Sherlock: Undercover Dog
What parents need to know
Parents Need to Know
Parents need to know that Sherlock: Undercover Dog stars the titular talking canine and a 10-year-old boy, who must solve a kidnapping caper. There are some slapstick pratfalls, a few scenes that show the bad guys punching people, and some infrequent swearing. Otherwise the film is quite tame and suitable for very young viewers.
What's the story?
Ten-year-old Billy (Benjamin Eroen) is moving in with his dad, an eccentric toy inventor, when he encounters a lovable shaggy mutt that's been injured in a car accident. They get him fixed up at a local animal clinic (where his single dad hits it off with the single-mom veterinarian), and Billy is stunned to discover that the dog can speak! The boy is even more shocked to learn that the cute canine's master has been kidnapped by bad guys, and the duo set out to solve the caper.
Is it any good?
There are some very entertaining movies about animals with human traits, but this isn't one of them. There are plenty of ways to make a live-action film about talking animals in a smart and entertaining fashion: Good acting and a compelling script go a long way, as does a story that seems quasi-believable (if you ignore that talking-animal concept). SHERLOCK: UNDERCOVER DOG has none of this. The acting is mediocre at best, the story is ridiculous, and much of it simply makes no sense (even after you accept the verbal canine). Young children may get some entertainment from the pratfalls and slapstick humor (OK, the cop who's repeatedly covered in spilled food elicits a few chuckles), but there's not much here to like.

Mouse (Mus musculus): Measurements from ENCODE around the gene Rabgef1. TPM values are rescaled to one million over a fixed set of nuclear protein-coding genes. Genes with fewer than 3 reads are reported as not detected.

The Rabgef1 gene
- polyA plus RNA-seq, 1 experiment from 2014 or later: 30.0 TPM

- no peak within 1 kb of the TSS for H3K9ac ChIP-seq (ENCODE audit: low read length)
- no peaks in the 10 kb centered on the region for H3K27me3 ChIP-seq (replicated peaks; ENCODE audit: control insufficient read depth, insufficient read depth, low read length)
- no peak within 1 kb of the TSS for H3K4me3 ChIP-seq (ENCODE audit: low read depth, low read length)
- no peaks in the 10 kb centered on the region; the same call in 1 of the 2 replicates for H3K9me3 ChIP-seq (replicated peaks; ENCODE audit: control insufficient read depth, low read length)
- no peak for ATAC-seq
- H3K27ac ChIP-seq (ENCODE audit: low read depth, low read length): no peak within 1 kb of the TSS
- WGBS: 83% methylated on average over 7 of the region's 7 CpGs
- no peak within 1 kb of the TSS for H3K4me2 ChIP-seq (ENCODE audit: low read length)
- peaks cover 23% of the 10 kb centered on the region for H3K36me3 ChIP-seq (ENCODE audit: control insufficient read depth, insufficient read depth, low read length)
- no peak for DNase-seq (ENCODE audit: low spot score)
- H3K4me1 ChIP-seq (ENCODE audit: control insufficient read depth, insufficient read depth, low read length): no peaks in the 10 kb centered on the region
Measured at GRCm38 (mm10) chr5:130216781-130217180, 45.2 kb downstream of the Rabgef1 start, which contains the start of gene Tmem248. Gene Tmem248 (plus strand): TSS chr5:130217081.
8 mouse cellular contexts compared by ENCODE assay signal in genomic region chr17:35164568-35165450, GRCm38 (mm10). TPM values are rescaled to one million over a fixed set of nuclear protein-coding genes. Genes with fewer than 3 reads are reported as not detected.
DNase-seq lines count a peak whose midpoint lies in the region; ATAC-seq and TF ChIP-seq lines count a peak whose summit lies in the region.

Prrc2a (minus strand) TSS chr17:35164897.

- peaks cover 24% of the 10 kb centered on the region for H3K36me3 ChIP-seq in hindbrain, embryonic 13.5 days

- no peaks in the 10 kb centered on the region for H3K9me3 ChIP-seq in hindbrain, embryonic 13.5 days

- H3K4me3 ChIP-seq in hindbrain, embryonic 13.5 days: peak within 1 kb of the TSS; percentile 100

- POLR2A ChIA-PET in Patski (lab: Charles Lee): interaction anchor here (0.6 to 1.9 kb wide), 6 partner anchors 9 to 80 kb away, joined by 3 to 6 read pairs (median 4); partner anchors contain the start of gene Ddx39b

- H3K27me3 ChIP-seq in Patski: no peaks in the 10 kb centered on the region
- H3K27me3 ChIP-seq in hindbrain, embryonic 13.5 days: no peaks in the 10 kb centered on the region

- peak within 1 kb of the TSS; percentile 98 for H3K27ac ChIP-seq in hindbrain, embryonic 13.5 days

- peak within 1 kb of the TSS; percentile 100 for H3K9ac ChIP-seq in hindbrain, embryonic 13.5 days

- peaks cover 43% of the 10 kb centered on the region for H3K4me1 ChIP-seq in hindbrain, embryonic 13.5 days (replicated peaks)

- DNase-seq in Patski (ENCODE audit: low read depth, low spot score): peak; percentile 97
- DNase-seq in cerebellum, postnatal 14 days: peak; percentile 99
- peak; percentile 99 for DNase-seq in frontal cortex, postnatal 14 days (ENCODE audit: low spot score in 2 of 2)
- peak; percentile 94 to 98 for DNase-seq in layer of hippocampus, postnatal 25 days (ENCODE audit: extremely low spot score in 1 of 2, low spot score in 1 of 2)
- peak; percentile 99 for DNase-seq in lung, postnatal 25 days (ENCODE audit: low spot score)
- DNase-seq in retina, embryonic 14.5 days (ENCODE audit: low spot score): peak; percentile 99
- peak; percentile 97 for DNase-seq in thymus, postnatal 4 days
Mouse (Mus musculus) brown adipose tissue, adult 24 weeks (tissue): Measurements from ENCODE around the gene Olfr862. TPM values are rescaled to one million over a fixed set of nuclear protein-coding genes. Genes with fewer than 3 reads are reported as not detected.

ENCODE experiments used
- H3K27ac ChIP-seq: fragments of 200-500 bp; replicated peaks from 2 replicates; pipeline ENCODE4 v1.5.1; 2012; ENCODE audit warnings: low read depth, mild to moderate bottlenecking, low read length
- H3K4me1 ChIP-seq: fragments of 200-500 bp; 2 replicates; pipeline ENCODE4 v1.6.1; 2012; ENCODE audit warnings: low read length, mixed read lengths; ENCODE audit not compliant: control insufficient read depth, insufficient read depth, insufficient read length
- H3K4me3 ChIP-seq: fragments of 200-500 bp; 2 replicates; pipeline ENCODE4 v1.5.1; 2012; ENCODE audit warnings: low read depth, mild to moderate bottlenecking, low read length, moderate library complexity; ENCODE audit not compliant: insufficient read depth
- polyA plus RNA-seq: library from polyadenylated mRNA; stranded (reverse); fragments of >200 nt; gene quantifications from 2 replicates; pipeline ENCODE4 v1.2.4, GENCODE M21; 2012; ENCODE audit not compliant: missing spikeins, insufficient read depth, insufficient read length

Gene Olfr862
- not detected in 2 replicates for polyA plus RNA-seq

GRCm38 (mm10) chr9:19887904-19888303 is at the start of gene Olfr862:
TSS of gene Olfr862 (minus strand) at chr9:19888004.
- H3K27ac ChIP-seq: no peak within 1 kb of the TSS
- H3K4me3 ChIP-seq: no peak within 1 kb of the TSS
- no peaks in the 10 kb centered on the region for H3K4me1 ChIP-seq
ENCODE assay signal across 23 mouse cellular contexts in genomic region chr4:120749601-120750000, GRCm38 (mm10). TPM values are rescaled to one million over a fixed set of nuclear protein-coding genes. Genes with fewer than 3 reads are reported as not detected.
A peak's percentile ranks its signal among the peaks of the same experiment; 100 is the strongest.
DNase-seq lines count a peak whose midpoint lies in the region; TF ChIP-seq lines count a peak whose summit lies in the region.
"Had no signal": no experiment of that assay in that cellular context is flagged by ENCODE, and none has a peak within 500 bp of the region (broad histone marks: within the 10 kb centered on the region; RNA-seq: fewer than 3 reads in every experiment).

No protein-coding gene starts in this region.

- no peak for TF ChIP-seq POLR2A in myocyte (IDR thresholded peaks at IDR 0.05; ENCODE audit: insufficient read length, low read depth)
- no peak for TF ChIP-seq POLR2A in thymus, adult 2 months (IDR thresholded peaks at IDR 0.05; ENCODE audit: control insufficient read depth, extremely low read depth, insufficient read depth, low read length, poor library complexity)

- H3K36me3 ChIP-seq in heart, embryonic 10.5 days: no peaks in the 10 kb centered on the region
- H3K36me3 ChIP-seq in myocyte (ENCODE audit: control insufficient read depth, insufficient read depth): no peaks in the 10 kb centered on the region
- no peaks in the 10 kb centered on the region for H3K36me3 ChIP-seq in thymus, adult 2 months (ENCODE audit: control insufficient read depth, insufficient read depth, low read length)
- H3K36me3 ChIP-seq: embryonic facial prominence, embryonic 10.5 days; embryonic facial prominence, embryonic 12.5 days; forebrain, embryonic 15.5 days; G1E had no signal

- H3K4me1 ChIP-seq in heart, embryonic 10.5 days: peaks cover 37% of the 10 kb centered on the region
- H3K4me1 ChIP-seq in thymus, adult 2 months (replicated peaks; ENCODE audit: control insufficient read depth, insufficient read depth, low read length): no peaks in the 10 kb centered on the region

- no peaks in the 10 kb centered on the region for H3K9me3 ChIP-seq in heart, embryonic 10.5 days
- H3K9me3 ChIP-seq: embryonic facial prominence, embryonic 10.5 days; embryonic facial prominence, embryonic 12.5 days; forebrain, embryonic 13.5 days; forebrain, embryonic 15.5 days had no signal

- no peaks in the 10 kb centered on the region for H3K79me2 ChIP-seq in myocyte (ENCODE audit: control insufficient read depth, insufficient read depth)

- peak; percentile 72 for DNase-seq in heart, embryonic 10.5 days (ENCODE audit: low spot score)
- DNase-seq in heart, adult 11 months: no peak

Families can talk about...
Families can talk about the movie's premise. Why don't any of the grown-ups take Billy seriously?
How would you react if you met a talking dog?
How does this film compare to other talking-animal movies?